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What is a flexitarian and why is flexible eating on the rise?

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A flexitarian eats a mainly plant-based diet with occasional meat and fish products.

Eating less meat is one of the best ways to hold back climate change, but not everyone wants to be strictly vegetarian or vegan. A flexitarian diet offers an accessible alternative that still has big environmental benefits.

What is a flexitarian?

A flexitarian, or flexible vegetarian, follows a primarily plant-based diet but occasionally enjoys fish and meat along with eggs and dairy. Exactly how often a flexitarian eats meat and fish is a personal choice. It could be once a week, once a month or only on special occasions, but the main idea is to reduce consumption of animal products. In the UK, nearly a quarter of people now say they are flexitarian.

What is a flexitarian diet?

By replacing animal products with more fruits, vegetables, whole grains, legumes and nuts into their meals, flexitarians enjoy a diverse range of nutrients while reducing their environmental impact. Consequently, a flexitarian diet ranks high for its human health benefits and can also be cheaper than a diet that includes a lot of meat.

What are the benefits of a flexitarian diet?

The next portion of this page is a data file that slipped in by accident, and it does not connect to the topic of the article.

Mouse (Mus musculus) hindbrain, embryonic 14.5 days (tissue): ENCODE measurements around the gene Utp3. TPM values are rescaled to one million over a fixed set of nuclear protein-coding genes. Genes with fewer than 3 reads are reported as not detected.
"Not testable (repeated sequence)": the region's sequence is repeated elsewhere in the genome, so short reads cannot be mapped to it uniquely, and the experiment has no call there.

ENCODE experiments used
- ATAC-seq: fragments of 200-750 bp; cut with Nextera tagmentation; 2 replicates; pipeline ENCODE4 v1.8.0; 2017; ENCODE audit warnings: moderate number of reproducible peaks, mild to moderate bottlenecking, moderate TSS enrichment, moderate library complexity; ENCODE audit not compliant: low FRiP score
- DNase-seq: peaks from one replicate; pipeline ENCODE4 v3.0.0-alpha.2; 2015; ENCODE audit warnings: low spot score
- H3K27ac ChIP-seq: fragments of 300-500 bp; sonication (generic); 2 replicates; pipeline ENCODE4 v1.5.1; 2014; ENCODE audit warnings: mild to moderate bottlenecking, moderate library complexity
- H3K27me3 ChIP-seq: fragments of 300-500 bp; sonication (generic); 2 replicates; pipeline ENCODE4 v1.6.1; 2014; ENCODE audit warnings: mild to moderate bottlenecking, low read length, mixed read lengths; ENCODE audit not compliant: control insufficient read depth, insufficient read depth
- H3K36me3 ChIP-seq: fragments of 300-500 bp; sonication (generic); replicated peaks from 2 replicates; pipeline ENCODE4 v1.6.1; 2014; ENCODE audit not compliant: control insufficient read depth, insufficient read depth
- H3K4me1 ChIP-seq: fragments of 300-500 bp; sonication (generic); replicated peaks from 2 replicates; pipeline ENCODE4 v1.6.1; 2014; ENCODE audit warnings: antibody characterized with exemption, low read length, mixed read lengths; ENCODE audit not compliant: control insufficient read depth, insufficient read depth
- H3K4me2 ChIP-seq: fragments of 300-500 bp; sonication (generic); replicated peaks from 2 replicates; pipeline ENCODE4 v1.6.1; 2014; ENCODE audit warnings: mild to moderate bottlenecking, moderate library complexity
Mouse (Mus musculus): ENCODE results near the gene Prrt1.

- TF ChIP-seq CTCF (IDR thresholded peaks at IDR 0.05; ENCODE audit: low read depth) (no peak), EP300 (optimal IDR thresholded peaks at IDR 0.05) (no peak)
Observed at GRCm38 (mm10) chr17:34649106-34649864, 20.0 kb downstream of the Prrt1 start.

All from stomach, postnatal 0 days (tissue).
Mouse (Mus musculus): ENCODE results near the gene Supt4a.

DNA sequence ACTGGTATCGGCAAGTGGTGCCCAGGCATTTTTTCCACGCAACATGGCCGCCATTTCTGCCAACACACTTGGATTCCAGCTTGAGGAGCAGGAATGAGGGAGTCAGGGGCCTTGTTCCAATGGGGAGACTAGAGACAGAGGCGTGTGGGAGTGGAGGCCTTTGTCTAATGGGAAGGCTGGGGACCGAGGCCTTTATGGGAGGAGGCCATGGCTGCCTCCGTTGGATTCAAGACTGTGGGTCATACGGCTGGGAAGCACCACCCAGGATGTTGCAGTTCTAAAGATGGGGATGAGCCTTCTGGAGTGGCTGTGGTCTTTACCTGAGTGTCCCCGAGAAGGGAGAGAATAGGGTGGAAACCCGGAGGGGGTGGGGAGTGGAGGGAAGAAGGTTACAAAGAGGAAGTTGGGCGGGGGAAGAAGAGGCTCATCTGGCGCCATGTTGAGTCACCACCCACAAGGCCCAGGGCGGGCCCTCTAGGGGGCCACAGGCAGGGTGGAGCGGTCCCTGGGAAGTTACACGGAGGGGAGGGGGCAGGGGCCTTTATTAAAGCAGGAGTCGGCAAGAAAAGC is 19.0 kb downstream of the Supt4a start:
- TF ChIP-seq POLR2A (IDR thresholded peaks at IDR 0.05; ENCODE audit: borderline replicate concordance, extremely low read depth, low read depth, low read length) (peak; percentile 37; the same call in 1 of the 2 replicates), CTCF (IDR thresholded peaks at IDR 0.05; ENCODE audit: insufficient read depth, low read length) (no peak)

Flexitarianism has grown in popularity as people become aware of the environmental impact of animal-based products and take a more sustainable approach to what they eat. 

The animals we farm produce 18% of human-made greenhouse gases, which is more than all the transport combustion engines in the world put together. Agriculture also takes up half the habitable land on the planet, contributes to deforestation and uses huge amounts of water. Beef, for instance, needs about 15,000 litres of water per kilo to produce. Some vegetarian or vegan foods like almonds also have a large water footprint, but overall a plant-based diet has about half the water consumption of a standard meat-based diet.

At the same time, cutting out entire food groups isn’t feasible for everyone. For those looking for a more gradual transition towards plant-based eating or people who require certain nutrients found in animal products, such as iron or vitamin B12, flexitarianism can be easier to sustain than veganism in the long run. A survey by Ipsos in 2022 found that only 6% of people were vegetarian or vegan, but nearly four times as many (22%) were flexitarian.

Is flexitarian better than vegan?

The answer to this question depends on your preferences and goals. Shifting towards a diet that’s less reliant on animal products could reduce our individual dietary emissions by 35%. But it’s important to remember that veganism can be an ethical choice for people for whom animal welfare is the top priority. 

At the same time, simply switching the type of meat we eat can make a huge difference. For example, the emissions from a chicken spaghetti bolognese are three times lower than the beef version. Substituting meat for beans or lentils, which are good sources of protein and fiber, halves the emissions again. Of course, there are other ways to reduce the environmental impact of what we eat, including cutting food waste and considering how far our food has traveled to get to our plate. 

Ultimately, it’s about deciding what’s important to you and what changes are realistic. But with more plant-based options available than ever, making even a partial move away from meat is achievable for most of us – and can taste pretty darn good too.

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